6 Reasons Why Your Refund Will Be Late This Year

A late tax refund is the price you pay for making common errors.
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The federal income tax is a "pay as you go" levy, which means you're required to pay taxes as you earn money throughout the year. Self-employed workers make estimated tax payments. For employees, the employer withholds tax money from each paycheck.

Sometimes, people pay more in taxes than they owe over the course of the year. When they file income tax returns, they are entitled to a tax refund.

Usually, the quicker you file a return, the sooner you get a tax refund. According to the IRS, more than 90 percent of tax refunds are issued in less than three weeks. You can get your refund faster if you e-file your return and use direct deposit.

But perhaps your refund has been delayed. That could leave you wondering, "Where is my tax refund?" Following are six reasons your tax refund is a no-show.

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1. You Claim the Earned Income Tax Credit or Additional Child Tax Credit

The IRS previously announced that if you claim either the Earned Income Tax Credit or the Additional Child Tax Credit, your refund would not be issued until Feb. 15 at the earliest. This was done to allow the IRS enough time to prevent identity theft, said Josh Zimmelman, owner of New York-based Westwood Tax & Consulting.

"The only thing a taxpayer can do to avoid this delay is to not claim the EIT or ACT credits," he said. "But if you are truly eligible for these credits, then you deserve to claim them. The only thing you can do is file as you normally would and wait."

Now that Feb. 15 has passed, though, your refund should be on the way. However, the IRS has told taxpayers not to expect to see their refunds until the week of Feb. 27 at the earliest.

Related: 7 New or Improved Tax Breaks for 2017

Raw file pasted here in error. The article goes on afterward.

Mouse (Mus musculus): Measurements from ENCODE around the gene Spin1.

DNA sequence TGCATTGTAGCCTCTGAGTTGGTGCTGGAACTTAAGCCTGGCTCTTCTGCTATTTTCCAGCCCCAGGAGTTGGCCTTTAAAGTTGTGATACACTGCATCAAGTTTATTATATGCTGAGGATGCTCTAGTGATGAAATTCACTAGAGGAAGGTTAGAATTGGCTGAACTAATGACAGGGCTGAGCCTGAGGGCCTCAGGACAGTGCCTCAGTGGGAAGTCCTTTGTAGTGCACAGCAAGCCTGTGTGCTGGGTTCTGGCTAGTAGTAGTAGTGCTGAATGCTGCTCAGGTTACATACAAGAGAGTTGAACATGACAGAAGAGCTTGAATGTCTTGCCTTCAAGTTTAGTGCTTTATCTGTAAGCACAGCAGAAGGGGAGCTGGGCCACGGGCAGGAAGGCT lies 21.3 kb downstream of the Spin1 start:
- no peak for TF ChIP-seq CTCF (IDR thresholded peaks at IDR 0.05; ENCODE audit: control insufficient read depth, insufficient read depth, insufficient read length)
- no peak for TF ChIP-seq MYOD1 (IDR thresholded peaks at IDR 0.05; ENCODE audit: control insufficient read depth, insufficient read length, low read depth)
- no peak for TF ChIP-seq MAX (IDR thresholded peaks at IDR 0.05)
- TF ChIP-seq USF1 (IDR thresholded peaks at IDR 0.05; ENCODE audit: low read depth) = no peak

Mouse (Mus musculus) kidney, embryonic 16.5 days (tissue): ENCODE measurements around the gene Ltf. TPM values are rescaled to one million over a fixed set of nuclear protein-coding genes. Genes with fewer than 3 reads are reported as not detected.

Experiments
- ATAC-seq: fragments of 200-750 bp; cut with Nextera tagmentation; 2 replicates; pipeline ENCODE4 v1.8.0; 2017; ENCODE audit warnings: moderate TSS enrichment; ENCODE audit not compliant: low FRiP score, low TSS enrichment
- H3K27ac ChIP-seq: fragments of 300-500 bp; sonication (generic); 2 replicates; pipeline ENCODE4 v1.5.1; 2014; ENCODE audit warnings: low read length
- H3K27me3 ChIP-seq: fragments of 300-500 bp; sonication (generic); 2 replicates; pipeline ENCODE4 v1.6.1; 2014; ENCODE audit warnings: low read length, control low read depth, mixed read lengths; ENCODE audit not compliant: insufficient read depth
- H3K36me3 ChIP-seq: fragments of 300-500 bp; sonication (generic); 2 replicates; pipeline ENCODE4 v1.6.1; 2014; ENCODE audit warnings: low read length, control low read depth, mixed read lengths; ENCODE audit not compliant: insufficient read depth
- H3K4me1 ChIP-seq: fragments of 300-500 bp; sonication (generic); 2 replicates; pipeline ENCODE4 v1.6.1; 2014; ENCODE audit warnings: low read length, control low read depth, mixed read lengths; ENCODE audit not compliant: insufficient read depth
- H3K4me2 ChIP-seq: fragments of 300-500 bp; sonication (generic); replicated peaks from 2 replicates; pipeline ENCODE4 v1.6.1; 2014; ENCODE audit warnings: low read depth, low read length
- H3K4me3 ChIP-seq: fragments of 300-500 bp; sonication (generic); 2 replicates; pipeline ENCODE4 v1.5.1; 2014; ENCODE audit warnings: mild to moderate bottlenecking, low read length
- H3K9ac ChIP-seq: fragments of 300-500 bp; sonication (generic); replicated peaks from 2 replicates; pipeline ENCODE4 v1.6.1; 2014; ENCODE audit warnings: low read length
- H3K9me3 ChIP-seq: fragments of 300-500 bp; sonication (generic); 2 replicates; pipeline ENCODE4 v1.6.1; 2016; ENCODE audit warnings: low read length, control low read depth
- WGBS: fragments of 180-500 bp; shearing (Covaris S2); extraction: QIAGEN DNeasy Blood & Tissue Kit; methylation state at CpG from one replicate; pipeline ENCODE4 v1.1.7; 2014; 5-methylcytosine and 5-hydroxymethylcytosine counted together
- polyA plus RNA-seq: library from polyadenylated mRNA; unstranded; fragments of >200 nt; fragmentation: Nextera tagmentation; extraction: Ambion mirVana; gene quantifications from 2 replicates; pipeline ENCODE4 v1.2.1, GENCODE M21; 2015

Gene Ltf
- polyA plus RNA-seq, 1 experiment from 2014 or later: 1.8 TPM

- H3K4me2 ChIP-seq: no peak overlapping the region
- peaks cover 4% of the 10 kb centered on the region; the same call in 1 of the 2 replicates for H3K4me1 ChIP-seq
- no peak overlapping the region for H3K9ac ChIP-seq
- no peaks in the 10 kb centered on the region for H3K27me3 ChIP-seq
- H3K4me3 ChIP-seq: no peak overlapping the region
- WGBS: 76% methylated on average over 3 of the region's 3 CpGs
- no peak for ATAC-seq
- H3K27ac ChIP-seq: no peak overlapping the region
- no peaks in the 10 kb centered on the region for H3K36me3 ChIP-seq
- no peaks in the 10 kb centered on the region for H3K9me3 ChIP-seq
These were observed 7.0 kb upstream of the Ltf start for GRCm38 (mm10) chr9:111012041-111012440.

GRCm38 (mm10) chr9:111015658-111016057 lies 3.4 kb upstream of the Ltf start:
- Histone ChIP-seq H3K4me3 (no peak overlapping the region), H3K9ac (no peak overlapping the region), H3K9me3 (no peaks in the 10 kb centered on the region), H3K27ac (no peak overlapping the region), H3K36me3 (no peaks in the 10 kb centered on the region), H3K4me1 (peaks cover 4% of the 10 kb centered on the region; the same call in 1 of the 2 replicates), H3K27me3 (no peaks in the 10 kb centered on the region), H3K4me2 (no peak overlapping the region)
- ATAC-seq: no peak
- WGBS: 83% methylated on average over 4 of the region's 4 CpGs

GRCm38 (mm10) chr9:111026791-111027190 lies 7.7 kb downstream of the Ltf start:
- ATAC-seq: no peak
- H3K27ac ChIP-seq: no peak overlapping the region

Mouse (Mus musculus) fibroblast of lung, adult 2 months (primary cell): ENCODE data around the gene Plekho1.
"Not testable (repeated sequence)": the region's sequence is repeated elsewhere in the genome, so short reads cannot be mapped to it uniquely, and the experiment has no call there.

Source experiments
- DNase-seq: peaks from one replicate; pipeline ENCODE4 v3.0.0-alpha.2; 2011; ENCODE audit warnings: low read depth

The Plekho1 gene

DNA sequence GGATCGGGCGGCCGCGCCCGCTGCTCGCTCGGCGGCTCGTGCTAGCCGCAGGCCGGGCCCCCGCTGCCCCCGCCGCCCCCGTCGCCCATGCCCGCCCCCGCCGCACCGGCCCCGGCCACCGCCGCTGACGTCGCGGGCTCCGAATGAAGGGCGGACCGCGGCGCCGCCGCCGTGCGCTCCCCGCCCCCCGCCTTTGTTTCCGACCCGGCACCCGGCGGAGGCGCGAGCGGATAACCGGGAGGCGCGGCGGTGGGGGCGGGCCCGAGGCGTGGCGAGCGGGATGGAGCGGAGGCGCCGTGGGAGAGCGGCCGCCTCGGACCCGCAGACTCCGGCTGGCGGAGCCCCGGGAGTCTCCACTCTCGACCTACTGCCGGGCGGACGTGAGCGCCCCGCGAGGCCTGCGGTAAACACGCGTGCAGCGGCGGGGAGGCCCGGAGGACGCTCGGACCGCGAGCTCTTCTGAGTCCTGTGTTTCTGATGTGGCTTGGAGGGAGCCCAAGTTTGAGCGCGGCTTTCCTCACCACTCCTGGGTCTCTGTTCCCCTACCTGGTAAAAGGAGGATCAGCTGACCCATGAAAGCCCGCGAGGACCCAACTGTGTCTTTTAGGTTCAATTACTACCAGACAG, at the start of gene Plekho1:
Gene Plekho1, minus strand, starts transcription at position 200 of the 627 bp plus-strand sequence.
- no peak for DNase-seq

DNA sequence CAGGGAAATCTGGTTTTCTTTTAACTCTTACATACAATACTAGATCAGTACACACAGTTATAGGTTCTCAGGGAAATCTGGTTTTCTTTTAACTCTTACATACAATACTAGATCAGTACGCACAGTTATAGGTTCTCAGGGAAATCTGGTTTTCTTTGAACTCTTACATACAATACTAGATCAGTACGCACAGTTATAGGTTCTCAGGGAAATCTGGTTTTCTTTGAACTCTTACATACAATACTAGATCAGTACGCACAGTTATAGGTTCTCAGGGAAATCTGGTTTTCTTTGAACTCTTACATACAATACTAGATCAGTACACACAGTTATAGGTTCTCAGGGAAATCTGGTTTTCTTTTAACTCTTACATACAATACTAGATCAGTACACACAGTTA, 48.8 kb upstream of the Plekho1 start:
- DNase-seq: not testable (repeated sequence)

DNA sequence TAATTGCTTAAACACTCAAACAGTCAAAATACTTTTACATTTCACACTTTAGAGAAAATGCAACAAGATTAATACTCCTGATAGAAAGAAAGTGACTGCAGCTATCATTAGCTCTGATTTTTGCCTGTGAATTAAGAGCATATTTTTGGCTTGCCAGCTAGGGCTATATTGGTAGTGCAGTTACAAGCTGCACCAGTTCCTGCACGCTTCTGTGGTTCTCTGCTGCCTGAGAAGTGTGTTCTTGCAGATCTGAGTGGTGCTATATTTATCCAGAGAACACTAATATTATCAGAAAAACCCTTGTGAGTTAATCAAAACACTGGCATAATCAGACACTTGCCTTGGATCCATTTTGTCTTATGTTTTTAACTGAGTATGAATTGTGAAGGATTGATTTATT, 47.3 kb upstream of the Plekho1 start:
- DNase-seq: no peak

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2. You Provide Incorrect Direct Deposit Information

Direct deposit has its perks. Usually, opting to have your refund directly deposited into your bank account speeds up your tax refund because you don't have to wait for the check to arrive in the mail. However, if you don't enter your routing number and account number properly, you're likely to be on the receiving end of a late tax refund.

"A minor mistake within (an) account or routing number can definitely cause your tax refund to see a sizable delay of a few weeks or over a month," said David Hryck, a prominent tax lawyer and personal finance expert with the law firm of Reed Smith in New York. "If the direct deposit info is incorrect, the IRS is going to issue you a paper check once the deposit has been rejected. From there, you will be issued a check. All of this can take several weeks."

But, that doesn't mean you should opt out of direct deposit. "Direct deposit is definitely a way to get your tax refund the fastest," Hyrck said. "So when utilizing, make sure to verify all of your info prior to processing."

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3. You Input the Wrong Identifying Information

The simplest mistakes can cause a late tax refund. If you enter the wrong identifying information, you can subject yourself to an unnecessary delay of your tax refund. Such information includes errors in:

  • Your name
  • Your spouse's name
  • Your kids' names
  • Any Social Security numbers

"Part of the IRS process for verifying tax return information is verifying that your Social Security number and your name on the return matches the information in the Social Security Administration's database," said Hryck. A mismatch can significantly delay your return, he said.

Zimmelman said the mismatch can also cause delays on the bank side. "If the name and Social Security number of the taxpayer doesn't match that of the account holder, the bank will reject the transaction and they will not be able to deposit the refund to that account," he said.